By Jadran Mandekic
We are approaching the celebration of Formula 1’s 1000th race at the Chinese Grand Prix. An important milestone to be sure, but last week in Bahrain another smaller milestone was left unmentioned and unnoticed.
Quietly, at the back of the grid, Williams Grand Prix Engineering started its 700th race since entering the Formula 1 championship as a full-fledged constructor in 1978. It is not the 500th or the 1000th race, but for an independent outfit, going from 600 to 700 races is a big deal in today’s Formula 1 environment. Williams, plagued by a myriad of problems and in one of the toughest situations in its history, finished its 700th race at the back of the grid, almost completely away from the camera lenses, almost forgotten. But Williams finished the race.
The Corporate Championship
Picture this. A starting grid. The first two rows are occupied by car manufacturers, the third row by a beverage company, then there’s a machine tool production company, followed by a few more car manufacturers, an investment consortium and, far away at the back of the grid, a racing team. Now you might say they are all racing teams, and you would be right, but I’m talking about a team, a company, whose primary business is racing. You don’t have to have a wild imagination to be able to conjure up this image, as it’s an image projected into our living rooms every (or every other) weekend. Nothing wrong with this if what you want is a competition between subsidiaries of large companies who see racing as a means to further promote their brand and ultimately sell their primary product. There’s also an added benefit of battling it out with their competition on the racetrack for bragging rights. The time of passionate racers who leverage large companies to be able to go racing is long gone now and what is left is a competition between corporations with the ultimate goal of selling more of their products. The Corporate Championship. This begs the question: is this what Formula 1 should be?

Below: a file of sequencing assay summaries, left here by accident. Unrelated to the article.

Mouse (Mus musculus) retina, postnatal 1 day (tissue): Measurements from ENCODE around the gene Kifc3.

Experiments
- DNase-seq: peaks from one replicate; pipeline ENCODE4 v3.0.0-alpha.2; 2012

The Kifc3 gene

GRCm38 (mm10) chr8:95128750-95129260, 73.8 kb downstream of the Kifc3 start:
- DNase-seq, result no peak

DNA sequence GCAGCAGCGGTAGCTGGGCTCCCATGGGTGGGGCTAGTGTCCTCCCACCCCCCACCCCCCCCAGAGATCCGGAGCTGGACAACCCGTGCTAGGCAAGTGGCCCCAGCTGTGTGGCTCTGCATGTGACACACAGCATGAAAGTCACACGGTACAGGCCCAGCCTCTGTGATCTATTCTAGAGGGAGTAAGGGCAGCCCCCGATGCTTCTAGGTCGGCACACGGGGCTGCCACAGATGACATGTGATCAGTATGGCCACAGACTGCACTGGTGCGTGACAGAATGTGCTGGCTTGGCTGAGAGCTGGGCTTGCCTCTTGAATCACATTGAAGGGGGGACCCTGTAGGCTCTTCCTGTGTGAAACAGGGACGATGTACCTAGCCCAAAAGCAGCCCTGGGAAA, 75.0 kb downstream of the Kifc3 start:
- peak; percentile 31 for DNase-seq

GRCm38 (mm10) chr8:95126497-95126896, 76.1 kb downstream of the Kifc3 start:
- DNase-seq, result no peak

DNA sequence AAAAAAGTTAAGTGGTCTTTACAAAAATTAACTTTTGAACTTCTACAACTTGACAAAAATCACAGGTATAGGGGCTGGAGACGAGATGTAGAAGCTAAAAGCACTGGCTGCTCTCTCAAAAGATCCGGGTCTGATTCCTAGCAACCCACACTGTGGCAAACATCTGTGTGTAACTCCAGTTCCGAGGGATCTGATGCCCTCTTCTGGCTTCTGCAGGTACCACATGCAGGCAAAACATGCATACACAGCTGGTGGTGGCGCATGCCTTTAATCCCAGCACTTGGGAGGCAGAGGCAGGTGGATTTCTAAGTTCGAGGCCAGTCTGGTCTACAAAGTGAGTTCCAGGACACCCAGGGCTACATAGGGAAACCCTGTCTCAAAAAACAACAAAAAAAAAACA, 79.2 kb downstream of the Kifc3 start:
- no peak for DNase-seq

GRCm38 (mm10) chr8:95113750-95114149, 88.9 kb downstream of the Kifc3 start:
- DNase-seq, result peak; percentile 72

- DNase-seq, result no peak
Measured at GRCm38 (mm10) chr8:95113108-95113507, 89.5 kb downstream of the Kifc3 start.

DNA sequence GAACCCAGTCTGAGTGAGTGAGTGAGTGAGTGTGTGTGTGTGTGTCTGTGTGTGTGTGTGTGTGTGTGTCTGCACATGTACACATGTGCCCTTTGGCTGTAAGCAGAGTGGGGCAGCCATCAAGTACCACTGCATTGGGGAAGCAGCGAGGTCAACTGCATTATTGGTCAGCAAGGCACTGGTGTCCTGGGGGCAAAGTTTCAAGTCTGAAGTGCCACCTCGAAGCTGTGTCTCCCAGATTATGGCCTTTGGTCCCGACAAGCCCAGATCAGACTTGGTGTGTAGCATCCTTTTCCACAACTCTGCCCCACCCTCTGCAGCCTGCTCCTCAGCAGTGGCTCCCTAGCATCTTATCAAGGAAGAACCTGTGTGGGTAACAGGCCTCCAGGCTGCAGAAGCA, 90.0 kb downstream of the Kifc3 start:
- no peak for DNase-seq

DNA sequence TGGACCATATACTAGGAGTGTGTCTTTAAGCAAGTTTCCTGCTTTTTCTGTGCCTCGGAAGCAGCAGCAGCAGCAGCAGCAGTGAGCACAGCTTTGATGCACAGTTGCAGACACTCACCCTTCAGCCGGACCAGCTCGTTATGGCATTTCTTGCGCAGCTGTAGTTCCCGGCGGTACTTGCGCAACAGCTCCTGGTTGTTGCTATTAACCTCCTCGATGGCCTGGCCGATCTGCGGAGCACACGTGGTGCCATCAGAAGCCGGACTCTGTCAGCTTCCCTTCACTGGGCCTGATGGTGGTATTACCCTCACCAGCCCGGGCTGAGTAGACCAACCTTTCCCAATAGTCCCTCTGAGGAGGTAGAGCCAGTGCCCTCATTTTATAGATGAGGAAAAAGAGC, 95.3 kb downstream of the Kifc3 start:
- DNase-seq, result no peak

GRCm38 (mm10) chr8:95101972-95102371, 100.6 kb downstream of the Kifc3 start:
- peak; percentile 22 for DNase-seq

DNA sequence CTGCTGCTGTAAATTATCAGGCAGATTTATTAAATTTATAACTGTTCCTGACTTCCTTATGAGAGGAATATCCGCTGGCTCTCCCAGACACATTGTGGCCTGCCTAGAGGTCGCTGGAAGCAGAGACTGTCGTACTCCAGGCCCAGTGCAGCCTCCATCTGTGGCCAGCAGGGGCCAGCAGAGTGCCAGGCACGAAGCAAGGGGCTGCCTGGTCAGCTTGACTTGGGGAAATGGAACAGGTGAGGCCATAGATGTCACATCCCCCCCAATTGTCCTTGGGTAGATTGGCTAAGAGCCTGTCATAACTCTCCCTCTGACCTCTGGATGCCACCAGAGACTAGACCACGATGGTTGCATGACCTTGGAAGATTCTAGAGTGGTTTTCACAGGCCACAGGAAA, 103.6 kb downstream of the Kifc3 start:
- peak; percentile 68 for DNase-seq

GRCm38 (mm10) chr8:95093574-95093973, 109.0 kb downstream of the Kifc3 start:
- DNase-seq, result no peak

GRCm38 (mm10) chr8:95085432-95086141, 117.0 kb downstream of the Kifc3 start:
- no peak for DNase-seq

In the end it’s not a question aimed at the audience, it’s a question aimed at the people in charge, the owners – Liberty Media.
The Need for Speed
In this environment 700 race starts by a team whose primary mission is to go racing, whose primary source of income is their racing operation, is a small miracle. Scratch that, it is a miracle. Williams is the last of its kind, the last of the true racers, the last of the ones that do it simply because of their ‘need for speed’. And like all endangered species, it is hanging by a thread. It is dependent on others to preserve it, to protect it and, if they choose to do so, try to spur its resurgence. The “others”, in this case, is Liberty Media. It is their vision, their choice and ultimately their decision. The new rules of 2021 will either protect independent outfits like Williams or make it impossible for them to compete against the corporations. For the love of racing, for the sake of the sport and for the ‘need for speed’, let’s hope they make the right decision.
In the meantime, all we can do is show our appreciation for those who are still fighting to preserve the tradition of “true” down and dirty (or should I say greasy) racing. So congratulations on your 700 race starts and thank you for being here Williams Grand Prix Engineering – the Last of the Buffalo.